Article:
HOME > Chowhound > Pacific Northwest >


Please help with prodigal daughter's visit home

Will be in the NW in August, staying one night at the Edgewater in Seattle, a few days on the Peninsula in Port Townsend area & Lake Quinalt (how is the food at the Lodge?), and one night in Seattle at Inn at the Market. We'll have a car.

We want to host a picnic for friends with bread, cheese, smoked fish, wine, fruit, etc. from the Pike Place Market--any recommendations what not to miss there? Possibly in the lobby at the Edgewater or at the sculpture park--thoughts?

Should we have a meal at the Edgewater's restaurant?

While in Seattle we are thinking of Matt's in the Market and Salumi, any other suggestions?
Lark? Anything in the International District? Ray's Boathouse? It has been a long time since we spent time in Seattle. Anything great near the art museum?

We like Ajax on the Peninsula, anything else near PT or Lake Quinalt, or Whidbey we should try?

Thanks for any and all suggestions.

  1. Click to Upload a photo (10 MB limit)
  1. My favorite cheese place in Pike's Place Market is basically across the street and kitty corner from "the pig." It's a little stand across from a place that sells a bunch of brightly colored chinese purses and sandals and other sundry items. I always have magnificent luck with their cheese and they are more than happy to give recommendations and help you put together a killer cheese plate.
    If you're willing to either take a bus (#49 is a good one) head to Volunteer Park on Capital Hill. It's so beautiful this time of year and there's the Asian Art Museum there as well. It's on Aloha east of Broadway. I'd only go there during the day though - it's rather famous for the illicit activities that go on at night. The arboretum and Japanese Gardens would be another great place for a picnic, but it's further east and you'd need to drive or take a cab.

    I wouldn't eat at the Edgewater's restaurant. I went there once and the food was really only so-so. Plus, we had a horrid sommelier who protested that the very corked wine my parents ordered was not corked.

    If I can think of anything else, I'll be sure to add, but this is all my tired brain can think of right now.

    1. my dear babette (and long may you feast...)

      1. the food at lake quinault lodge is, sadly, commercial yuck of the worst kind
      2. while not disagreeing with mariannas about the cheese guy in the market, he sells only chunks (no slices) and his selection does not approach that of dilaurenti's only 100 feet south who can provide you with everything you need for your fete (except fruit but this IS the market) including wine and will even pack your basket it you provide one for them.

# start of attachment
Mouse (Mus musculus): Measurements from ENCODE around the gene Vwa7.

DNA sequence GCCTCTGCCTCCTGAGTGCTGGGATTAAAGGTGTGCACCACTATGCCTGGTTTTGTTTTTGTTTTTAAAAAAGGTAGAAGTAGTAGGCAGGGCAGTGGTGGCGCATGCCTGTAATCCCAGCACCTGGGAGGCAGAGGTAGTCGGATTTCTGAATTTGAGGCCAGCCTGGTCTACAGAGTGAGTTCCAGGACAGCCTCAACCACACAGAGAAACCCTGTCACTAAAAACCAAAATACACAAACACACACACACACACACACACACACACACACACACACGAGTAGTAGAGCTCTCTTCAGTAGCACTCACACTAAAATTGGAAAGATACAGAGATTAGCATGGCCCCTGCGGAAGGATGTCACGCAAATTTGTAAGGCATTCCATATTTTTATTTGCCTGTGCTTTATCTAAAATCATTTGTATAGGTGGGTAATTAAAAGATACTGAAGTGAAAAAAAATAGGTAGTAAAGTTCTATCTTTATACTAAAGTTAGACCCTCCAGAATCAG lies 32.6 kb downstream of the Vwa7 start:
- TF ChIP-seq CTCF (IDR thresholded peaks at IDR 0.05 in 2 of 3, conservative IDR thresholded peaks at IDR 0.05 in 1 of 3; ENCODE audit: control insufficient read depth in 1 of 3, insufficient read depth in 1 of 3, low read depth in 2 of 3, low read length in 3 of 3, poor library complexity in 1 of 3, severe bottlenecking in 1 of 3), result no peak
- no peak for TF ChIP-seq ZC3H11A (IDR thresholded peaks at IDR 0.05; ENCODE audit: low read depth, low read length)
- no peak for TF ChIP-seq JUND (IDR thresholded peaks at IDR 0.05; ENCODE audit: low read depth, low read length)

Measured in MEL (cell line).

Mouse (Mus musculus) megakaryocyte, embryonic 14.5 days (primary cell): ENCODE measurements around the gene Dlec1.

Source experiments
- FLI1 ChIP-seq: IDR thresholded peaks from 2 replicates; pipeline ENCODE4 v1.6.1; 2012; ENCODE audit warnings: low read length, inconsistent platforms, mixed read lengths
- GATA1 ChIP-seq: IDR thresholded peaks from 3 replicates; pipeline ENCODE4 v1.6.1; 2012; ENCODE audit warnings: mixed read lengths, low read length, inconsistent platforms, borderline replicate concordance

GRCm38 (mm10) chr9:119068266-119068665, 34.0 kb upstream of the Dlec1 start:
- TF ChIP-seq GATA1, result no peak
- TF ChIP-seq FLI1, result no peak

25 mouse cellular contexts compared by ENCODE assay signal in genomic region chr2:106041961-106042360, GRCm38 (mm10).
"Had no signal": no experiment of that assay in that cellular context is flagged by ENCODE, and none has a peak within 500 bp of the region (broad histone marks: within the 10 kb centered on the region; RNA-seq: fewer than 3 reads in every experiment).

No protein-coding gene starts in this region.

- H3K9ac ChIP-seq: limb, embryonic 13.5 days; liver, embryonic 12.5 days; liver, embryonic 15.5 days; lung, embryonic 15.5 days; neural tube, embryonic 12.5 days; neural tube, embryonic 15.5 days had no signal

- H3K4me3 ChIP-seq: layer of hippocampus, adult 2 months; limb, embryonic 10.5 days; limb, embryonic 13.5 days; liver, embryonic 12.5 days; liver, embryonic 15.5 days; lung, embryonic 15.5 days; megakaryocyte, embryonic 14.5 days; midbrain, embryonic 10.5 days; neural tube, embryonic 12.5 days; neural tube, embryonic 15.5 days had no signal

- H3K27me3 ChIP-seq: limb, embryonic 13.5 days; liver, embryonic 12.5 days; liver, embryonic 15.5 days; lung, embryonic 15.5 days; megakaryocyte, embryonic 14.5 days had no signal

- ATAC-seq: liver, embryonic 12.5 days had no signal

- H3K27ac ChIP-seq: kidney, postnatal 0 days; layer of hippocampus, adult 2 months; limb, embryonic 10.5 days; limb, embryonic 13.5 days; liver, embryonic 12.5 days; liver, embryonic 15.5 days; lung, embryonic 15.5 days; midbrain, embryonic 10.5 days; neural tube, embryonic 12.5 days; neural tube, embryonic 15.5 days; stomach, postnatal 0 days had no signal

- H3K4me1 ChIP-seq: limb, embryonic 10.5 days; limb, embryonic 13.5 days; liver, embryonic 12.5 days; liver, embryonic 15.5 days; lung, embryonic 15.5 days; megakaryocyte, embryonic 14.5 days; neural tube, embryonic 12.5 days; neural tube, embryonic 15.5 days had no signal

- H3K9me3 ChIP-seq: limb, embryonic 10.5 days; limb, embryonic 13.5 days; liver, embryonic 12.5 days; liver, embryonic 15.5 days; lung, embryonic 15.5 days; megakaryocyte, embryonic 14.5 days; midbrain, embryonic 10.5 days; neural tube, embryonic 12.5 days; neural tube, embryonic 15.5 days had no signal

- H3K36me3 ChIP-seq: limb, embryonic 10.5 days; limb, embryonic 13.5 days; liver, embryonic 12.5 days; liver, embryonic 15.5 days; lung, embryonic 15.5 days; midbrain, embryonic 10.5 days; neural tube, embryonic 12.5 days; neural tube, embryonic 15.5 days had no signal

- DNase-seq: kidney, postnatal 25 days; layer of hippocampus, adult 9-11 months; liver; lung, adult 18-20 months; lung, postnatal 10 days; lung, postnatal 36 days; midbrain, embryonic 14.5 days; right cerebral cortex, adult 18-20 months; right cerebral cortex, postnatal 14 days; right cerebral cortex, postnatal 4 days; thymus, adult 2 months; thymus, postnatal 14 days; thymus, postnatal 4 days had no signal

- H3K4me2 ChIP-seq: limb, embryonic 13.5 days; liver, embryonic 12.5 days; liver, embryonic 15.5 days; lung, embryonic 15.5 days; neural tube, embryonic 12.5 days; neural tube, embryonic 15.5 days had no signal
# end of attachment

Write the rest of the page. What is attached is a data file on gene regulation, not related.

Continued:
3. the sculpture park is stunning but lacks shade; bloedel reserve on bainbridge may suit you better or the seattle arboretum
      4. the newly reopened matt's is wonderful even if it's not the old matt's - salumi is strangling on its own success - ray's new chef is keeping up the tradition of fine cooking - sunday brunch at edgewater is a stupendous show; the meals during the rest of the week are pleasant but not spectacular. the new steelhead diner (across pine from inn at the market) is great fun.
      5. across from the new museum is union, the best upmarket restaurant in seattle. the museum cafe has, interestingly, been getting some nice buzz

      1. Thanks so much, I love Chowhound.

        There used to be a bakery in Pioneer Square with great whole wheat cinnamon rolls (dating myself?) is it still there?

        What would be an option for eats while at the Lake Quinalt Lodge? Good place in Port Townsend to pick up supplies, or something near LQL?

        4 Replies
        1. re: Babette

          Sounds like Grand Central Bakery. They've been there forever and generally have good stuff (though when I ordered a cinnamon roll, I took a bite and thought! Hey! They should have warned me it was whole wheat!).

          1. re: christy319

            I got a (2001) copy of Best Place Northwest which mentions Macrina Bakery & Cafe--any comments? Also, I think I've read about a great bakery in Ballard.

            1. re: Babette

              Macrina is great, and very worth a visit. As is Tall Grass Bakery, which is probably what you read about in Ballard and is frequently discussed here. There's also an old-style bakery in Ballard that makes great pastries, but the name escapes me right now.

              1. re: kkbriggs

                I'm guessing the bakery in Ballard that was mentioned is Cafe Besalu. It's in the same block as Tall Grass Bakery.

        2. About bread: is there a particularly good source for whole wheat bread in or near Pike Place Market?

          1. A picnic from the market is my very favorite thing. My suggestions: